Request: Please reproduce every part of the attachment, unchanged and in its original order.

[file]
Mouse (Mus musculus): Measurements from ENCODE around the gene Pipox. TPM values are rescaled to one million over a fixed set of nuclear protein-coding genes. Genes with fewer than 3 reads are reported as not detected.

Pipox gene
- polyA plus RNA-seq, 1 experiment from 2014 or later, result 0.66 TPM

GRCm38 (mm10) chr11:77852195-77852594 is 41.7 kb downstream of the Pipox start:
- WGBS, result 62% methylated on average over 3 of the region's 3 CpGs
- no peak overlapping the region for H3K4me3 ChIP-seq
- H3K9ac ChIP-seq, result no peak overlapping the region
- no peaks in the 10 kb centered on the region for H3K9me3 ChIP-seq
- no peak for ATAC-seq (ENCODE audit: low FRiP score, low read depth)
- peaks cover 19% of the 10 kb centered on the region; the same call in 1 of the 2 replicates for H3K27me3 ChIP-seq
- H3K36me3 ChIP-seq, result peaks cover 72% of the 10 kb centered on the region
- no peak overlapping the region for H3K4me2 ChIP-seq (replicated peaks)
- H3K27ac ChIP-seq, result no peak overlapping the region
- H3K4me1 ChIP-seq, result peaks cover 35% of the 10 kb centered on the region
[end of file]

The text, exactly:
Mouse (Mus musculus): Measurements from ENCODE around the gene Pipox. TPM values are rescaled to one million over a fixed set of nuclear protein-coding genes. Genes with fewer than 3 reads are reported as not detected.

Pipox gene
- polyA plus RNA-seq, 1 experiment from 2014 or later, result 0.66 TPM

GRCm38 (mm10) chr11:77852195-77852594 is 41.7 kb downstream of the Pipox start:
- WGBS, result 62% methylated on average over 3 of the region's 3 CpGs
- no peak overlapping the region for H3K4me3 ChIP-seq
- H3K9ac ChIP-seq, result no peak overlapping the region
- no peaks in the 10 kb centered on the region for H3K9me3 ChIP-seq
- no peak for ATAC-seq (ENCODE audit: low FRiP score, low read depth)
- peaks cover 19% of the 10 kb centered on the region; the same call in 1 of the 2 replicates for H3K27me3 ChIP-seq
- H3K36me3 ChIP-seq, result peaks cover 72% of the 10 kb centered on the region
- no peak overlapping the region for H3K4me2 ChIP-seq (replicated peaks)
- H3K27ac ChIP-seq, result no peak overlapping the region
- H3K4me1 ChIP-seq, result peaks cover 35% of the 10 kb centered on the region